Neal knew every inch, every flaw, every line of it; he had, after all, carved the positive from which they'd cast molds for the forgeries. The original coins had been carved by Augustus Saint-Gaudens, who had sculpted the Shaw memorial, the bronze of Diana the huntress at the Met, the stern and enormous statue of Lincoln at the conservatory in Chicago.
"Hey there, Gus," Neal said softly. Peter looked beyond the coin, to Neal, and gave him a quiet smile.
"What do we do with you?" Diana asked Lady Liberty. She laughed a little. "We never really planned what to do with the original, did we?"
"Didn't seem important," Peter said, eyes still on Neal. He put the coin on top of the bag and passed it carefully to Neal. "Got any ideas, hot shot?"
"One or two," Neal said, setting it down. He stood up -- ow, he was already hurting -- and went to his overnight bag, sitting unobtrusively near the door. "I got you a present."
He came back and set it in front of Elizabeth, taking Peter's gloves and pulling them on. The box was small, the size of a watch case, with a bow on top; inside, once Elizabeth opened it, a circle of glass outlined in gold lay on the velvet, with black ribbons attached to each side. Neal picked it up and opened the clasp, then took the coin and carefully slotted it in between the two thin sheets of protective glass. He closed it and offered it to Peter, who turned and tied the ribbons around Elizabeth's neck.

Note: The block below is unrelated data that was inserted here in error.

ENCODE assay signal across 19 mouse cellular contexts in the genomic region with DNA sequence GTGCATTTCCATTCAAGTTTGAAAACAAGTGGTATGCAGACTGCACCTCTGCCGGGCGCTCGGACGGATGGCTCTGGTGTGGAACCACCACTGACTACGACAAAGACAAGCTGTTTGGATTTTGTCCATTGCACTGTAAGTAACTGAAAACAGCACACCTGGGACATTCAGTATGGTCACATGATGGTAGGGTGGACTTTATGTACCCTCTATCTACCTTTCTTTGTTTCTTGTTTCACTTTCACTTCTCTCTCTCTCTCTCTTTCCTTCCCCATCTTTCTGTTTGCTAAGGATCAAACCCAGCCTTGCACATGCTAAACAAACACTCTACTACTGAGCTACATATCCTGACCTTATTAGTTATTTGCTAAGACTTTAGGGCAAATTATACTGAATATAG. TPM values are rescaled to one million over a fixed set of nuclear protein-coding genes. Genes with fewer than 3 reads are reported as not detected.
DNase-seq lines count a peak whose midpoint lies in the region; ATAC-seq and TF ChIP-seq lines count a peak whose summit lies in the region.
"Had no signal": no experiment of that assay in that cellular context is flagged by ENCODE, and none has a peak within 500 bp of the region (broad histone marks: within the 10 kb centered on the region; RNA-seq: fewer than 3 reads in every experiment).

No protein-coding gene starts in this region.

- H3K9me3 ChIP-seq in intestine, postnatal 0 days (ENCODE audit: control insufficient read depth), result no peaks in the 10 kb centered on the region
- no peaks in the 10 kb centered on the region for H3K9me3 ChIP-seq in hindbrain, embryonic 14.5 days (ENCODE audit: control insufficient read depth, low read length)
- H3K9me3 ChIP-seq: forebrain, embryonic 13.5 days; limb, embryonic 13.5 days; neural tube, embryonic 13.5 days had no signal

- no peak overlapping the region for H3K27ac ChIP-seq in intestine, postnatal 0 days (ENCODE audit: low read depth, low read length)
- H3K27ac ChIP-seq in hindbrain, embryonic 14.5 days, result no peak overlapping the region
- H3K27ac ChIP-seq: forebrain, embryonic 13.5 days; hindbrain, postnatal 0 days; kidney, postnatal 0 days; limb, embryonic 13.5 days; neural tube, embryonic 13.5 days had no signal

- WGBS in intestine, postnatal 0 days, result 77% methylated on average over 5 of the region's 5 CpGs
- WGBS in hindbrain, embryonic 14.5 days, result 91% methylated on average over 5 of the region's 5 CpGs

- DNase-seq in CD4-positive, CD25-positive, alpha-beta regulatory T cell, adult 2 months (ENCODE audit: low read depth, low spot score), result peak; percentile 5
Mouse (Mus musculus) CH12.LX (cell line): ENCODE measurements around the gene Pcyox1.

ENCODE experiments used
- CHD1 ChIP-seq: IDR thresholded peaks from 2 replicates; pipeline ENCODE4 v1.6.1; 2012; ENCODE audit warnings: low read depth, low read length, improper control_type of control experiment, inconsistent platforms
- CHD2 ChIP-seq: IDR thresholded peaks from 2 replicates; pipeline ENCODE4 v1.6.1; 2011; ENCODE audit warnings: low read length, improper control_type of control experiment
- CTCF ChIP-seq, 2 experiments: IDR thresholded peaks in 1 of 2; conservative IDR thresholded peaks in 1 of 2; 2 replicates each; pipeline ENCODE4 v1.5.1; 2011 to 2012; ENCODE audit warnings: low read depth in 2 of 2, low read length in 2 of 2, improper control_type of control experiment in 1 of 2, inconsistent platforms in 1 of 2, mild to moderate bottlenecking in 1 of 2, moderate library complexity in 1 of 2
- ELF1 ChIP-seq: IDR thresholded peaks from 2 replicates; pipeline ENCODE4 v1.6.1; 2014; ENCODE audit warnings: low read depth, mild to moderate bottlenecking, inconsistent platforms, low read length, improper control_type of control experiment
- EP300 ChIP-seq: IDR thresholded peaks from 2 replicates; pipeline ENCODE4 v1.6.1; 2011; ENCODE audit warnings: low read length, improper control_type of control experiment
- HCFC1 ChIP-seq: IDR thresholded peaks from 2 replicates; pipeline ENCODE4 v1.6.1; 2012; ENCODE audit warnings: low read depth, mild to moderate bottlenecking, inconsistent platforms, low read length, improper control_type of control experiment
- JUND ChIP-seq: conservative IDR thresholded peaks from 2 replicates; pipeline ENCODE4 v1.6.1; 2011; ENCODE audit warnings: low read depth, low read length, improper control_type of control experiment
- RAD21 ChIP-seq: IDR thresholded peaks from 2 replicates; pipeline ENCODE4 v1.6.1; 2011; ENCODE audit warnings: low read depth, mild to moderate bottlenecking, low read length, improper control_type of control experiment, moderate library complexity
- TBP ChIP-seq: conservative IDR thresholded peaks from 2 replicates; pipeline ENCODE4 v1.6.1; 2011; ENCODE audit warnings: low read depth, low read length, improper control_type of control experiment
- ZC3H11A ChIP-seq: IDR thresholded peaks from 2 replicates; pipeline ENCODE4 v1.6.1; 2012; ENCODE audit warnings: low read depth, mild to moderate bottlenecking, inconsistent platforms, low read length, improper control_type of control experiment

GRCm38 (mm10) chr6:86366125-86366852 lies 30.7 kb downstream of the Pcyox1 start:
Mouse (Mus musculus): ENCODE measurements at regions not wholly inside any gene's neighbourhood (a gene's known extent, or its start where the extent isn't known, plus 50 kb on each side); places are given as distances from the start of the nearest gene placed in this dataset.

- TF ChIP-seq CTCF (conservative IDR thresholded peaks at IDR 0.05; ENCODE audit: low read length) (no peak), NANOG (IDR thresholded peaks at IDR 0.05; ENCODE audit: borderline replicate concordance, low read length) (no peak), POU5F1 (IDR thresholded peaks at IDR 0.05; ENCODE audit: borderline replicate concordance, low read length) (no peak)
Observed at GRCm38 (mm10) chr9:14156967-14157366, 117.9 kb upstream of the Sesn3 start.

"For special occasions only," Neal said with a smile. Elizabeth picked up the key that had also been lying on the velvet, looking at Neal with a mixture of brilliant joy and curiosity. "That's a safety-deposit box key to an untraceable box in another name. Keep it there when you're not wearing it."